Beefy Boxes and Bandwidth Generously Provided by pair Networks
P is for Practical

Re: Dynamically adding methods to Moo class

by hippo (Abbot)
on Apr 23, 2014 at 15:56 UTC ( #1083382=note: print w/replies, xml ) Need Help??

in reply to Dynamically adding methods to Moo class

That will depend on what the methods actually do. If they are simple getters/setters then yes, Moo has ways to automagically "generate" those as outlined (or at least hinted at) in the documentation.

For less standard methods you could use the normal approach of extracting the common code into a separate subroutine (or method) and have the individual (now slimmer) methods call that internally.

If you could provide an example of two of your almost identical methods we might be able to discern an appropriate path of action.

  • Comment on Re: Dynamically adding methods to Moo class

Replies are listed 'Best First'.
Re^2: Dynamically adding methods to Moo class
by McA (Priest) on Apr 23, 2014 at 16:14 UTC

    Hi hippo,

    thank you for your fast reply. I really hoped that there is a possibility to use this kind of "method installation infrastructure" Moo must have for e.g. to implement the 'has'-declaration. With this declaration you get later an appropriate sub which you can call as method.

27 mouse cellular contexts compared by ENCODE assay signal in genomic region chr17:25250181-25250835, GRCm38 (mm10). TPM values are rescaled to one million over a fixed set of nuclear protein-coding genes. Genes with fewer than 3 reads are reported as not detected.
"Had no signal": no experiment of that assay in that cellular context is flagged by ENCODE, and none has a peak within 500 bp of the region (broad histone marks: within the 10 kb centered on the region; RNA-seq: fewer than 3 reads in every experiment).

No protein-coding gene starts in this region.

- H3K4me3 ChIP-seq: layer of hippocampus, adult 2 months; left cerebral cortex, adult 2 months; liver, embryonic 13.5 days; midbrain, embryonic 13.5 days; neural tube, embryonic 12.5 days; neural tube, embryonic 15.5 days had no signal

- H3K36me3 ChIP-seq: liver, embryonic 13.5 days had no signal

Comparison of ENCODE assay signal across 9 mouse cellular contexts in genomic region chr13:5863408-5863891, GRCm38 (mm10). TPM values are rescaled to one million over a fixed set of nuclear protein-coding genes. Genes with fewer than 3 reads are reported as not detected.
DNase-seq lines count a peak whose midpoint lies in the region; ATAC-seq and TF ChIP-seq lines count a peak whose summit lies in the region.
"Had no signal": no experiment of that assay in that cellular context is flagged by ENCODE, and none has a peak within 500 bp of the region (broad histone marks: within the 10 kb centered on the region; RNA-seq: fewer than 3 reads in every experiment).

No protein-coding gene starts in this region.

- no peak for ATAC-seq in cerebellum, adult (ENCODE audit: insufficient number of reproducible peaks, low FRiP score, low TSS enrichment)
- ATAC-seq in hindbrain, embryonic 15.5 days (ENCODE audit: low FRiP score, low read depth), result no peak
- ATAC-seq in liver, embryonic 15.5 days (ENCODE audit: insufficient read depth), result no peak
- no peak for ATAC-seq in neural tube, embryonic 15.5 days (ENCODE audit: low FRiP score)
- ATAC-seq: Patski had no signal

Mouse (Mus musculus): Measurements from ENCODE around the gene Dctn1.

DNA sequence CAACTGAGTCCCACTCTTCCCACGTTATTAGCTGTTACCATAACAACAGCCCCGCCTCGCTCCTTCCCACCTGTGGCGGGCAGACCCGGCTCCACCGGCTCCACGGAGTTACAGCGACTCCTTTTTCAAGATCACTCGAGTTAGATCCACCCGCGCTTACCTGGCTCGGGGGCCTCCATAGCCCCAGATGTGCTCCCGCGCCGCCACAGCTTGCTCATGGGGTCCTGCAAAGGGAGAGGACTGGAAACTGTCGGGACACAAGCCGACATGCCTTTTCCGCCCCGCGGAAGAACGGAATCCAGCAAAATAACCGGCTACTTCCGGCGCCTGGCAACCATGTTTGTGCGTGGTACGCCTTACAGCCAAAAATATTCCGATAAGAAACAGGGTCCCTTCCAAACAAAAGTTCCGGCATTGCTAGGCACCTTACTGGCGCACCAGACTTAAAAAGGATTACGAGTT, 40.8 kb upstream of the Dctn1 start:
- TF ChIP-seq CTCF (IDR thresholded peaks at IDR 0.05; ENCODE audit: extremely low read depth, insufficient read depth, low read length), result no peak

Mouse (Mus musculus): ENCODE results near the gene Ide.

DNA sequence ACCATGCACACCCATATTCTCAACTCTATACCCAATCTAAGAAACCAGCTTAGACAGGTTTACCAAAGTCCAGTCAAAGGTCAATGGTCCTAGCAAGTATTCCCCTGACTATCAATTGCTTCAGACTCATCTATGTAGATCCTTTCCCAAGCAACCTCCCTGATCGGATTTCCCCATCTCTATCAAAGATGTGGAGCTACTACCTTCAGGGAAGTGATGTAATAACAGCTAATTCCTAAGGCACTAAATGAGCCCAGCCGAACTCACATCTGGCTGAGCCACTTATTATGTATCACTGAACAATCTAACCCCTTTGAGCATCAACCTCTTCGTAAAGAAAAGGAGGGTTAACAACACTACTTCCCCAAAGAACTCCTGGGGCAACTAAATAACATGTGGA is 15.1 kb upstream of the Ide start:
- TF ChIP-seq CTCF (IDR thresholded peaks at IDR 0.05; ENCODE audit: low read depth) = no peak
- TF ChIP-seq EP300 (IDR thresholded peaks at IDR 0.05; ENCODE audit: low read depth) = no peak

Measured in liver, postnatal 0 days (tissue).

For an example use case. Assume you have a simple class:

    package Me; use strict; use warnings; use Moo; has 'typ' => ( is => 'ro', required => 1, ); has 'other' => ( is => 'ro', required => 1, ); sub info { my $self = shift; return $self->new( 'typ' => 'INFO', 'other' => "@_", ); }

    The method 'info' is just a convenience constructor for the Moo generated constructor 'new'. If I like to do this for several values of 'typ' I would repeat myself. So I hoped to "create" / "generate" these methods more elegant.


      Don't forget that Moo is still Perl. You can still do all the stuff you could normally do using Perl!

      for my $t (qw/ INFO BINFO WINFO SCHMINFO /) { no strict 'refs'; *{lc $t} = sub { my $class = shift; $class->new( typ => $t, other => "@_" ); }; }
      use Moops; class Cow :rw { has name => (default => 'Ermintrude') }; say Cow->new->name

        Thank you, Tobyink. That's what I meant with "Or do I have to tweak with the symbol table?" in my initial question. I thought that this kind of functionality is somewhere accessible in a more "formal" manner. A kind of:

        install_method('method_name', sub {});

        Best regards

Log In?

What's my password?
Create A New User
Node Status?
node history
Node Type: note [id://1083382]
and all is quiet...

How do I use this? | Other CB clients
Other Users?
Others examining the Monastery: (4)
As of 2018-02-26 04:33 GMT
Find Nodes?
    Voting Booth?
    When it is dark outside I am happiest to see ...

    Results (316 votes). Check out past polls.